It turns out that when her 12-year old son, Boy (Mark Nannup) was arrested for stealing meat from The First Lady, Hester was offered as a choice: she could go to prison with her son, or she could do the dirty work of the patriarchy, getting rid of the evidence of sexual deceit, and be branded as an outcast. She chose the latter, because this way she earned coins that she could put into the Freedom Fund to get her son out of prison. She hasn’t laid eyes on him for 30 years, and it’s clear that the Freedom Fund Lady (Rosangela Fasano) is scamming her.
This is a world that’s transparently gothic and extreme (Parks herself refers to her play as a “revenge tragedy”) but which is also unsettlingly and damningly similar to our own world. The prison-industrial complex in the US is, after all, not in essence very different to its crude analogue in Fucking A. In 2011, for example, Luzerne County Judge Mark Ciavarella Jr was convicted of taking $1 million in bribes from developers of juvenile detention centres and sending thousands of Black children to prison.
Economic divisions are profoundly racialised, as in the US. Hester is Black, her best friend Canary Mary is Latino, and the Mayor and his First Lady – who live in the rich house – are white. This reality is simply scored into the play without comment, and Bowers has given it a lot of play in the design as well as the casting. Dinda Gardner’s costuming sees the very blonde Mayor and First Lady get about in mauve like uber-dandified country and western singers, while Hester is in a denim dress torn open at the shoulder to reveal her brand.
All sex is transactional or violent; the passion that underlies the action is Hester’s hopeless love for her missing son and the friendships, or complex complicities, between the women. (One strong point in this production is the non-sensational approach to sexual violence). Dark though Parks’ reality is, it’s also shot through with sardonic humour. One of the highlights is when Hester is wooed by Butcher (Indey Salvestro), which allows one of Park’s extraordinary riffs, an increasingly absurd version of a list poem in which Butcher lists the unlikely and multiple crimes of his bad daughter.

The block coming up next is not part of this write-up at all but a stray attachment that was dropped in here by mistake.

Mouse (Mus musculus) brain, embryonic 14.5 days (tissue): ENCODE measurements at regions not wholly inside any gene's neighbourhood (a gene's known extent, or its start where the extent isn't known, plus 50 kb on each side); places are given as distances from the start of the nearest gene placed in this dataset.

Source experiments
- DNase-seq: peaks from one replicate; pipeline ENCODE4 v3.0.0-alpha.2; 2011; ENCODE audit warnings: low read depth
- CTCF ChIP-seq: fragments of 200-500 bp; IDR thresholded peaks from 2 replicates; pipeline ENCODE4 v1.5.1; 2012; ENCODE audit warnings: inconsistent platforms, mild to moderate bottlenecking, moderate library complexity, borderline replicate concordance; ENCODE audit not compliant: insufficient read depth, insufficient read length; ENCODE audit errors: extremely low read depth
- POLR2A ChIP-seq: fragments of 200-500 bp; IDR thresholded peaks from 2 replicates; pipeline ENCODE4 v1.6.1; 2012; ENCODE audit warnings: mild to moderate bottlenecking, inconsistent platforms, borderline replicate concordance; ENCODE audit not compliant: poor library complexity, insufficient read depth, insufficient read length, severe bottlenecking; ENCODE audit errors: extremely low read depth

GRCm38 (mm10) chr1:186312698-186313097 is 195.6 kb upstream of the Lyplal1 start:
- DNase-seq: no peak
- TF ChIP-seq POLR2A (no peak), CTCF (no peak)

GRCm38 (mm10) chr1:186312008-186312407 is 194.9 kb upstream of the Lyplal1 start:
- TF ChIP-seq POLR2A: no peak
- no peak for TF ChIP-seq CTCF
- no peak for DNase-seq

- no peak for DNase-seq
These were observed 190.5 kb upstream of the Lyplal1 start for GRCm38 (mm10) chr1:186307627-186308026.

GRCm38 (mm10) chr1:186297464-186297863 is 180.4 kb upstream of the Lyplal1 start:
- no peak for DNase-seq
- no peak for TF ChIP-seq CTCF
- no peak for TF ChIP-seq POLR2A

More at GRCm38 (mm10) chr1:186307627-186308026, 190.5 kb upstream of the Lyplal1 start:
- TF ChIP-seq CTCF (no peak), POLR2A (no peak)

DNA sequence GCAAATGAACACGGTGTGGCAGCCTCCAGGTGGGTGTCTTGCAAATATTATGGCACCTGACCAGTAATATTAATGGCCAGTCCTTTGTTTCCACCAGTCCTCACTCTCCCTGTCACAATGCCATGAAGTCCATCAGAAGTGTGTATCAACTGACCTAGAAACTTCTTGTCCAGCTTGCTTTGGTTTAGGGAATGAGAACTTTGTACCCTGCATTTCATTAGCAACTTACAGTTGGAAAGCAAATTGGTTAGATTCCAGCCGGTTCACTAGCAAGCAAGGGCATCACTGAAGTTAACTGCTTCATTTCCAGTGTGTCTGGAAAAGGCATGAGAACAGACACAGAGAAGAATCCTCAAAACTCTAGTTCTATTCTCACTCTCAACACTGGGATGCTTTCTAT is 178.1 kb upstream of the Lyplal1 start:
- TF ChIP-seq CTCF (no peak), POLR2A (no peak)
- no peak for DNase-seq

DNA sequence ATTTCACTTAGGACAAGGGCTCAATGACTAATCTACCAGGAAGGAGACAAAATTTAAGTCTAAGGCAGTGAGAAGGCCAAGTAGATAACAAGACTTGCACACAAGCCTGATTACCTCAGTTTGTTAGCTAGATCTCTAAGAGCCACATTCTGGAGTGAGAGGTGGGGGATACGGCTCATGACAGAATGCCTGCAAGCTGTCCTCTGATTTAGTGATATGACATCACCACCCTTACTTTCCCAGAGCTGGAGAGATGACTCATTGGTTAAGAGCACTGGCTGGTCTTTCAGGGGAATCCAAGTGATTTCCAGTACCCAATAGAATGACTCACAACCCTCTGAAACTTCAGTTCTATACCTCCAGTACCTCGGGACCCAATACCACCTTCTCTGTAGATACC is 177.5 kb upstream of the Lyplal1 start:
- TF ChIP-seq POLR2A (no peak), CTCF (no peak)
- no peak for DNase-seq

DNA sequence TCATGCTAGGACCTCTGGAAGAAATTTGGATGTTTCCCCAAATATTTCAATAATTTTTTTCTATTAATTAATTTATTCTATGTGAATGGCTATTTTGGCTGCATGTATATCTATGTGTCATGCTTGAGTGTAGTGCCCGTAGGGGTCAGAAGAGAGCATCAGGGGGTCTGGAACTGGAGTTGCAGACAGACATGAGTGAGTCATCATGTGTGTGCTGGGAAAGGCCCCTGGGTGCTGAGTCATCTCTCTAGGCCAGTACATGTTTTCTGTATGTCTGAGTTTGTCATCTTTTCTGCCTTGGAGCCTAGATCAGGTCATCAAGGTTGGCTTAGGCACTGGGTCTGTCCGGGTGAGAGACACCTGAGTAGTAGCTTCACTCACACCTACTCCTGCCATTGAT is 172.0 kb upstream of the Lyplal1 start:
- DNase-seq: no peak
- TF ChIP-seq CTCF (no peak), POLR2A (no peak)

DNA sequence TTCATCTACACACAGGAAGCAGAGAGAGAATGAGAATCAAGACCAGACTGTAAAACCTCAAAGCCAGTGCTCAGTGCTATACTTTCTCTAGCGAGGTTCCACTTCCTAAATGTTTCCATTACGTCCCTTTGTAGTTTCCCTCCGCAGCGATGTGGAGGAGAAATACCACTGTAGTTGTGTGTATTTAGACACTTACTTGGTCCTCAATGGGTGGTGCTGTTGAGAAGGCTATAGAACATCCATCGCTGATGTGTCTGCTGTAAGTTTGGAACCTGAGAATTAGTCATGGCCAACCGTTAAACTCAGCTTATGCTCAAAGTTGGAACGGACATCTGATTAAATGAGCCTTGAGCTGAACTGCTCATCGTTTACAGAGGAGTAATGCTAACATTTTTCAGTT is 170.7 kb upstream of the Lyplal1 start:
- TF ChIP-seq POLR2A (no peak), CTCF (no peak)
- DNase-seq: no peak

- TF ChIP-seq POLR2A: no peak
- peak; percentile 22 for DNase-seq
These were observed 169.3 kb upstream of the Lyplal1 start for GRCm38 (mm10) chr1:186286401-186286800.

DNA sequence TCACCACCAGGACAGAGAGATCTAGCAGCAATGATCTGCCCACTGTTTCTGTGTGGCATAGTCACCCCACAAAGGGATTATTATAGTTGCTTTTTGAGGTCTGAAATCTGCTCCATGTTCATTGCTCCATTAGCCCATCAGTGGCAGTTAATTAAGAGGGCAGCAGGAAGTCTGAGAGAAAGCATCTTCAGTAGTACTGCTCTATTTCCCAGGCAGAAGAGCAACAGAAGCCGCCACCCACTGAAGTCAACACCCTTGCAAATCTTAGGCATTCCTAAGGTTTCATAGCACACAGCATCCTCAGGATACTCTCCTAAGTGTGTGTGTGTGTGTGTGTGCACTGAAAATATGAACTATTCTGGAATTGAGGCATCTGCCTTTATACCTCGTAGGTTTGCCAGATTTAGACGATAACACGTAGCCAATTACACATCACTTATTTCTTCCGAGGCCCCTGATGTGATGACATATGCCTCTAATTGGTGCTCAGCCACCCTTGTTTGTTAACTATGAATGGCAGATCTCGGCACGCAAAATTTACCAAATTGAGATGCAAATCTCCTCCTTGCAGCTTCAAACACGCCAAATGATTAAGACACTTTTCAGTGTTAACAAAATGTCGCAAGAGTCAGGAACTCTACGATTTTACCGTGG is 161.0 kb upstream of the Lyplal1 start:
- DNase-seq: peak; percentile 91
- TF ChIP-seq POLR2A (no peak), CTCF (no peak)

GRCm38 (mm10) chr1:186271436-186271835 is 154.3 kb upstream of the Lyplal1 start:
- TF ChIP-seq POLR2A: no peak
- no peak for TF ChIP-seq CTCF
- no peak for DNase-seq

The other notable aspect of Parks’ text is an invented language, a kind of patois called “Talk”, that the characters slip into on occasion (surtitles wrap around the stage so we know what is being said). Talk is a means by which the women amuse each other with obscenities, or to have a private conversation in the presence of others, mostly white people, who don’t speak Talk. It’s very convincing – I had to check it wasn’t a real language – although that’s also a quality of the performances.
Bowers’ production, like the play, is both spare and rich in detail, creating a compelling stage reality that permits the play’s complex political points to slide home, like a knife into the heart. The accents, for example, vary wildly, underscoring the fiction of this no-place: some characters have southern American twangs, Hester seems to have a Caribbean spin (my ear isn’t acute enough to place it accurately) while the grotesque bounty hunters (Jessa Koncic, Ben Goss and Romaine McSweeney) speak with strong Afrikaans accents.
The design is simple but spectacular. Bianca Pardo’s eye-catching set surrounds the central stage with a double-floored scaffolding designating different areas – the prison, the rich house, and so on – in front of a colourful cyclorama. Harrie Hogan’s lighting design can render the action when required as silhouettes, a device that is tactfully used throughout. Blinds and curtains create areas that are used for projection: closeups of the gurning faces of the Hunters, for example, that underline their grotesqueness.
It’s extremely well performed, and the spirit of ensemble is strong: aside from anything else, it’s a great showcase for the skills of these young actors. My reservations were minor: the occasional rhythmic glitch between scenes, or a moment here and there when I wish the performers had an inch more time for the complexities of what was happening on stage. But it’s fair to say that I haven’t enjoyed a play this much for a while.
Sometimes you need to be reminded how free writing can be, and how powerful it is when it’s allowed that freedom. And how sheer exhilaration rises in your soul when a production picks that freedom up and runs with it.
Fucking A by Suzan-Lori Parks, directed by Candy Bowers. Set design by Bianca Pardo, costume design by Dinda Gardner, lighting design by Harrie Hogan, sound and system design by Nathan Santamaria, video design by Lachlan Wolters. Performed by Senuri Waggarachchi, Tamara Bailey, Lachlan Clarke, Rose Adams, Indey Salvestro, Mark Nannup, Rosangela Fasano, Ayesha Harris-Westman, Jessa Konsic, Ben Goss, Romaine McSweeney and Abdul Muhaimin. Acting Company 2019 and Production, Victorian College of the Arts, Dodds St Theatre. Closed.